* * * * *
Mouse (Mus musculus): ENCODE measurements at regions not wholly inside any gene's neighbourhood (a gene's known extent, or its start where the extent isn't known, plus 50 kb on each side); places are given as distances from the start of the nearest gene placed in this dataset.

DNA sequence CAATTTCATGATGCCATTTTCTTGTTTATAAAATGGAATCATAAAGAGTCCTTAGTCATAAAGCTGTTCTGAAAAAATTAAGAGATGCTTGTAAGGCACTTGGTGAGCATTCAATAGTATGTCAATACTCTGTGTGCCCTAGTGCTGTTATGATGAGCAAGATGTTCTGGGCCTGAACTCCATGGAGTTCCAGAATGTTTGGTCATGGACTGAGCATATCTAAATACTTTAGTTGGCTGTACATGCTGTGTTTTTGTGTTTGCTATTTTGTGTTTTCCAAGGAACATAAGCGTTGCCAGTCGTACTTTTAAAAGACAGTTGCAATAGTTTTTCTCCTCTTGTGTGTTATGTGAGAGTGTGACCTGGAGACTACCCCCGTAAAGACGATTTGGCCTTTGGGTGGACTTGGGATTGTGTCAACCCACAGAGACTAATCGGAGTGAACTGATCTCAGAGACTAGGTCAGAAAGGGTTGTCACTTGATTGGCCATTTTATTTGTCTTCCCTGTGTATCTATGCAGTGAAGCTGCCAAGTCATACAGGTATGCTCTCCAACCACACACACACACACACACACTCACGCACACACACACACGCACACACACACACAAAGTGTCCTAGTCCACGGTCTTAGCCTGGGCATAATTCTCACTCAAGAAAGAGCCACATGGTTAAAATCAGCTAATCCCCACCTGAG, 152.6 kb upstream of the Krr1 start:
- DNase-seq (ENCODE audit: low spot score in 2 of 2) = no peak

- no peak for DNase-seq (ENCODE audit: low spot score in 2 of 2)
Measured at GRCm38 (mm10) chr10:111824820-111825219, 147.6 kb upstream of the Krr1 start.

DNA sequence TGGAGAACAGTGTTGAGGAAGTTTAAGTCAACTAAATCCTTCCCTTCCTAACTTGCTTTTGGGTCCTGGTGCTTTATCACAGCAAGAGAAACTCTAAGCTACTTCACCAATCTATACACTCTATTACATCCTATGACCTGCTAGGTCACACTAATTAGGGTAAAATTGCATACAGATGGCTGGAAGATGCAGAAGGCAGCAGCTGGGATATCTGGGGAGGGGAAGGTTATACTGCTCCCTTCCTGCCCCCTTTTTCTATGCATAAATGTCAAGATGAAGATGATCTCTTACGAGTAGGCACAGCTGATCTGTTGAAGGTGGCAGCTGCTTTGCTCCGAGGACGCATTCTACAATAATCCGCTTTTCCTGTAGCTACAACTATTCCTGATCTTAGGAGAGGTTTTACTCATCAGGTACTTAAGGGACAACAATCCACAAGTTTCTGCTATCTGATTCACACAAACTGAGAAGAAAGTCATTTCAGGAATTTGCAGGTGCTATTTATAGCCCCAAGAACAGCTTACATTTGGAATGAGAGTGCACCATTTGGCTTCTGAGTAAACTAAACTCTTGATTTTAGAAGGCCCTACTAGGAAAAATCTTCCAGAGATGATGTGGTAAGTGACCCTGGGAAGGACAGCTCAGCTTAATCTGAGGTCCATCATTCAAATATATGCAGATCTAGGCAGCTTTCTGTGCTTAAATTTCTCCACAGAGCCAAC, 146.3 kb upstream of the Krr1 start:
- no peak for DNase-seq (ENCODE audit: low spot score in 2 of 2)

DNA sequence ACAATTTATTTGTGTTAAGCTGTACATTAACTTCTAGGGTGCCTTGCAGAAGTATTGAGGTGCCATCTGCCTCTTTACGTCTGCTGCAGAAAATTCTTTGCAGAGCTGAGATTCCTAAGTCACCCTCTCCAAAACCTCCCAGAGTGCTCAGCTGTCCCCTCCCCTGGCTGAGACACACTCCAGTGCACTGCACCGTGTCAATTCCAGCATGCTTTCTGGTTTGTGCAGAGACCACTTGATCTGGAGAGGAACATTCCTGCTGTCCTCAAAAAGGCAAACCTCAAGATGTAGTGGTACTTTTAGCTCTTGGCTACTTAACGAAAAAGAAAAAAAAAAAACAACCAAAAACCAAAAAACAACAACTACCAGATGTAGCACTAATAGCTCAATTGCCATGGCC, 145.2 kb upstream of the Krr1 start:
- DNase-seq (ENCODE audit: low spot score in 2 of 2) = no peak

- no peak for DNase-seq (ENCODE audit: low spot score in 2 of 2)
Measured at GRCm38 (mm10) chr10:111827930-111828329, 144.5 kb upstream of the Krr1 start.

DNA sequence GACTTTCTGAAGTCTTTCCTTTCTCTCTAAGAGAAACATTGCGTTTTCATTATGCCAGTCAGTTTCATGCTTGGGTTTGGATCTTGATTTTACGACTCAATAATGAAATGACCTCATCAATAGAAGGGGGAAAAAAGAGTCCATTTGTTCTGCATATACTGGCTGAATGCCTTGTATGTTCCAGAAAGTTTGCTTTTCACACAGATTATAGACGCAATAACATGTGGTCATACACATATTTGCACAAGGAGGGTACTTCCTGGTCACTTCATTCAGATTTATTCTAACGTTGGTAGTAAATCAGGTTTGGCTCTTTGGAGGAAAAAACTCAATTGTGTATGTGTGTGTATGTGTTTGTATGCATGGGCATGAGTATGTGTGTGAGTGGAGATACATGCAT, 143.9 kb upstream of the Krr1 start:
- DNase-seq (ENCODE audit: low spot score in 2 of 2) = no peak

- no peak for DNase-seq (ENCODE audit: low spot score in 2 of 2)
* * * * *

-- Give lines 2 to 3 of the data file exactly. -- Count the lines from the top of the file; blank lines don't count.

DNA sequence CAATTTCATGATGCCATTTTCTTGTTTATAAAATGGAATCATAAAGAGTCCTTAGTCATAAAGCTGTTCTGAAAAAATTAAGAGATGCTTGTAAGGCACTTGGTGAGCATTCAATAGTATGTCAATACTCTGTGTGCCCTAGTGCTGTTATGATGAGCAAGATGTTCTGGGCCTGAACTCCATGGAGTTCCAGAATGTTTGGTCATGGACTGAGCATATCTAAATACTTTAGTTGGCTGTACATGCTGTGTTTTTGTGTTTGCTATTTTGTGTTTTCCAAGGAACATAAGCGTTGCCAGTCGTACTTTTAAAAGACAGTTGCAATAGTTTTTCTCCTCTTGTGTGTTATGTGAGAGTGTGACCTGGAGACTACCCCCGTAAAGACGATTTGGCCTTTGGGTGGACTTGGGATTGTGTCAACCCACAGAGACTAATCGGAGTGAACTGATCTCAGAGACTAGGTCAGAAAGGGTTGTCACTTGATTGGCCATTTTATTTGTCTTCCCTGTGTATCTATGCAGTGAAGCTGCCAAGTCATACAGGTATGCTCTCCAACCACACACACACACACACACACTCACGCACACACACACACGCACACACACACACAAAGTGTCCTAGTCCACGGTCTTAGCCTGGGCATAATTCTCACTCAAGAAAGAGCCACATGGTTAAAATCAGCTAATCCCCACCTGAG, 152.6 kb upstream of the Krr1 start:
- DNase-seq (ENCODE audit: low spot score in 2 of 2) = no peak